Aponte says PVD City Council will schedule recall vote today

Kevin Jackson

Providence City Council President Luis Aponte plans on attending a special meeting tonight to schedule a recall election against Councilor Kevin Jackson, and he expects there will be a quorum.

“There will be at least eight, probably more” he said, referring to the number of councilors who need to attend to hold the meeting.

WPRI ace reporter Dan McGowan wrote this weekend that “City Council leadership [has been] unwilling to call a special council meeting to schedule the recall election.” Five city councilors called today’s meeting and it was unclear if the other ten planned to attend.

If the city council didn’t meet, there is also a Board of Elections meeting today, at the behest of Secretary of State Nellie Gorbea, to schedule the recall vote.

“I believe that the Board of Elections has the authority to do this in the event that the Providence City Council fails to to take timely action,” she wrote in a letter to the Board of Elections. “If the Providence City Council were to schedule a special meeting … then the Board of Election’s special meeting would no longer be necessary.”

Aponte said there was no reason for what he called “the harried state involvement.”

He said he scheduled a meeting for Thursday to set the recall election. This timeline complied with the city charter, he said, if not state law.

He changed his mind, and decided to attend Monday meeting, after a slew of stories from WPRI, and a rare Saturday night statement from Mayor Jorge Elorza.

“Providence residents, specifically those in Ward 3, deserve an open, transparent and timely election process,” Elorza said in a statement sent out to the press over the weekend. “I applaud the members of the Providence City Council who took action to ensure compliance with Rhode Island State Law. I urge the other members of the council respect this special meeting and show up on Monday to make sure the election date is set without delay.”

Aponte will vote to schedule the recall election today, saying, “I will vote to uphold the requirements of the charter.” He declined to say if he thinks Jackson deserves to be recalled. “My opinion doesn’t matter to the folks that live in that area and signed the petition to have him recalled, so I’m not particularly inclined to share it.” He did confess that he isn’t looking forward to doing so. “He’s a friend of mine. Of course it will be a tough vote.”

Jackson represents Ward 3 on the East Side of Providence. Last year he was charged by State Police with embezzling $127,153 from a local youth track and field team. 2,300 Ward 3 residents signed a petition to hold a recall election.

State law requires that election happen by May 3.

If Jackson is recalled, Mark Santow, a progressive Providence school board member told WPRI he would run for the vacated council seat.

“I believe we need to be represented by a transparent, accessible, honest and progressive City Council person, focused on improving our public schools (the buildings, and what happens inside them), on criminal justice reform, on affordable housing, and on making Providence a more just and sustainable place,” Santow told WPRI.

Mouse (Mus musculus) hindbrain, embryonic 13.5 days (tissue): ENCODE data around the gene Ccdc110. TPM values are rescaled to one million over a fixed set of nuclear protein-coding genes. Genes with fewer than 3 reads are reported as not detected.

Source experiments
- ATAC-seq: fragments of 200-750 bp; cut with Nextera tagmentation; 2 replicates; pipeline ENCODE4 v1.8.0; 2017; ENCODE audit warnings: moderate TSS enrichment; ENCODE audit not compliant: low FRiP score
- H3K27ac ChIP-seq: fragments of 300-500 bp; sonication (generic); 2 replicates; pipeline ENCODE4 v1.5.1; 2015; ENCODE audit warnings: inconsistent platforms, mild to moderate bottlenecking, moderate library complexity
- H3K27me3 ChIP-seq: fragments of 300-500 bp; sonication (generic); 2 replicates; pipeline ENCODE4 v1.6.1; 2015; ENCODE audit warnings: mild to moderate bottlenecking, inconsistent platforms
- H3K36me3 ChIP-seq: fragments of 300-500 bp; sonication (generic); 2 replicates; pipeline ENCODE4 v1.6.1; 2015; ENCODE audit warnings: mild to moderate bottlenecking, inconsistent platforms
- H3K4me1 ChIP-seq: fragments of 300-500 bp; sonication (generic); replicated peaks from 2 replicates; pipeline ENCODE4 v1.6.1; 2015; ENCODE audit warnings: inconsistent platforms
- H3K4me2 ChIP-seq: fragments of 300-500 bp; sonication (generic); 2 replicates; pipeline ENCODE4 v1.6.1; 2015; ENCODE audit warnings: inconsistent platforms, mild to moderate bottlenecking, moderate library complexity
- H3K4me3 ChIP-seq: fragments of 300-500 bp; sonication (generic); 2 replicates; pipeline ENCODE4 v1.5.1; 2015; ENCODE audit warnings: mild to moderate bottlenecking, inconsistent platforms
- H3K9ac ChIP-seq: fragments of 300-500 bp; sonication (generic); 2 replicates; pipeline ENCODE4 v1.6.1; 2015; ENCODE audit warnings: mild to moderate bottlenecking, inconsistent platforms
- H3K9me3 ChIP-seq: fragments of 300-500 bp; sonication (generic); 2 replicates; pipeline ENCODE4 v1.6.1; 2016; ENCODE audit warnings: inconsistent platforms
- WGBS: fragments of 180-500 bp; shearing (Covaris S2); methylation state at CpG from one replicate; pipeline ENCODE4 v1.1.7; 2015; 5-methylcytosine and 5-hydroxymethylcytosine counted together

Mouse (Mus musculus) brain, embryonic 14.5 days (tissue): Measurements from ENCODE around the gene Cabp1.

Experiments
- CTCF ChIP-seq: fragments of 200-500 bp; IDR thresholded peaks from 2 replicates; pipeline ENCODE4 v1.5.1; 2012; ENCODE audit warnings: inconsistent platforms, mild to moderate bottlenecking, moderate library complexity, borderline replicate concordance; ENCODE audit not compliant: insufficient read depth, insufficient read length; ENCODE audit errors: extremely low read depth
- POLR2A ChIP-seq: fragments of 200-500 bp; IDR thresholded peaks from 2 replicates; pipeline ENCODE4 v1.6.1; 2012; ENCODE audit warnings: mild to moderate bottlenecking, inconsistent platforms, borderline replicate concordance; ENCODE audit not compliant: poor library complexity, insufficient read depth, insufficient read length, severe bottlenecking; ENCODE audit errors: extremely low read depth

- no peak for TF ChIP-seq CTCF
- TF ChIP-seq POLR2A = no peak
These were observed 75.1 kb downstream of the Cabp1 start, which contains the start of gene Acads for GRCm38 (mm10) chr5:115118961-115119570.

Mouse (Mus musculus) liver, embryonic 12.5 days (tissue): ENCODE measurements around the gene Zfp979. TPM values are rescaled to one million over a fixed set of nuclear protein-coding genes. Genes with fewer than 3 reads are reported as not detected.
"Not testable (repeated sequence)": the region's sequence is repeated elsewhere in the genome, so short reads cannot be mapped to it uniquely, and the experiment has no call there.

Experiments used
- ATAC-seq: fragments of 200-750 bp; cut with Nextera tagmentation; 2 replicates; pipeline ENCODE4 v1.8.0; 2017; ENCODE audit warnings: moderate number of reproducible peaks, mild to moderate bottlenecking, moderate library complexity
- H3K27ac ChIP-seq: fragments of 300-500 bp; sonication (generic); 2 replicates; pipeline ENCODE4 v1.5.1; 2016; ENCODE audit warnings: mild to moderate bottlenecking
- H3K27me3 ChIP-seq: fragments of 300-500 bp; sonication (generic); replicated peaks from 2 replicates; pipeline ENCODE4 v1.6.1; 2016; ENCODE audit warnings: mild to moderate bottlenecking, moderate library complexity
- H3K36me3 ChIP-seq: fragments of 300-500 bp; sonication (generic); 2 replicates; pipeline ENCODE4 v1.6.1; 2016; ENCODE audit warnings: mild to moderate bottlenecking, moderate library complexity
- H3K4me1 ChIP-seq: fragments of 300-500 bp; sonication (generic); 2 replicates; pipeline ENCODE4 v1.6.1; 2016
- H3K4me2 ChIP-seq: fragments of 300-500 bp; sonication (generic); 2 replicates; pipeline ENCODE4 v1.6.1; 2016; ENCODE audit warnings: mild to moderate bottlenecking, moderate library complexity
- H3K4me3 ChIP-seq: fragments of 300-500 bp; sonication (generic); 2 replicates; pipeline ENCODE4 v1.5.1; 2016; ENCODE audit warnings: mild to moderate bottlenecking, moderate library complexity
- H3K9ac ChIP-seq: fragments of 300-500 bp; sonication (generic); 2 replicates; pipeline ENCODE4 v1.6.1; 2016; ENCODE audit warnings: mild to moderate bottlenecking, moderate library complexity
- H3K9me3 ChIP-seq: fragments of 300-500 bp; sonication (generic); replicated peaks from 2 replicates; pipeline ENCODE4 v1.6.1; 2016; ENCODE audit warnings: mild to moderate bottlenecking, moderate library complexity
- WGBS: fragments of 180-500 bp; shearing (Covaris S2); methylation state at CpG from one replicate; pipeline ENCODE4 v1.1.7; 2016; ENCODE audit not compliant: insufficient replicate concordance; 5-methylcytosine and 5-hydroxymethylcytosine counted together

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1 Comment

  1. I’ve followed this saga on Dan McGowan’s page. This is so sad and the self righteous there seem to be easily stirred by those who have had designs on his seat in the City Council for some time now.

    It may be naive of me to defend him but to see him vilified as someone corrupt in the same way Cianci or the R I Future endorsed Fox was seems to be very off point. He has been accused. He hasn’t been tried yet. What he has been accused of doesn’t strike me as being on the level of accepting bribes to open up bars or hand out city contracts. What kind of mitigating facts might turn up in a cross examination? Will he be pressured so to cop a plea that we may never find out? Why worry? He has been tried in the press. What do we need a judiciary for, anyway? Due process is for wimps, I guess.

    He is accused of taking what seems to be a large sum of money, somewhere in the range of 127,000 over the period of 10 years plus his unaccounted for campaign expenses. That amounts to 12,700 per year on the embezzlement charge.

    I haven’t read in any news account as to whether he was compensated, legally, for the work that he’s done with the Providence Cobras. How bad is his record keeping? Were there legitimate claims to be made out of the money he is said to have been embezzled that cannot be substantiated as a result of negligent record keeping? Does negligence have less legal gravity than a charge of embezzlement?

    There are so many start up activist groups funded by people who seem little more than venture capitalists making careful investments in astroturf groups while the Cobras would seem to embody what is truly a “grass roots” organization. I wonder what has happened to the Cobras and who will carry on in his place, or if anyone will.

    Will we now have more acquiescence toward proposals for tax giveaways to the wealthy? Jackson appears to be a thorn in the side of the hegemonic Seth Yurdin. Will we now have less support for a Community Safety Act that really has teeth?

    It appears to me that Jackson has been watched carefully over the years in order to make it possible for the neoliberals to swoop in at the most opportune moment – for the purge, and then the takeover.

    How much worse will the devil be who we don’t know? Everyone knows Rhode Island natives cannot govern themselves and have no idea of what the neoliberal cause is and that only paternalistic out of staters with ties to media hegemons like ‘JAR and neo Puritans in the employ of Goldman Sachs have true values and the competence to lead us down the primrose path.

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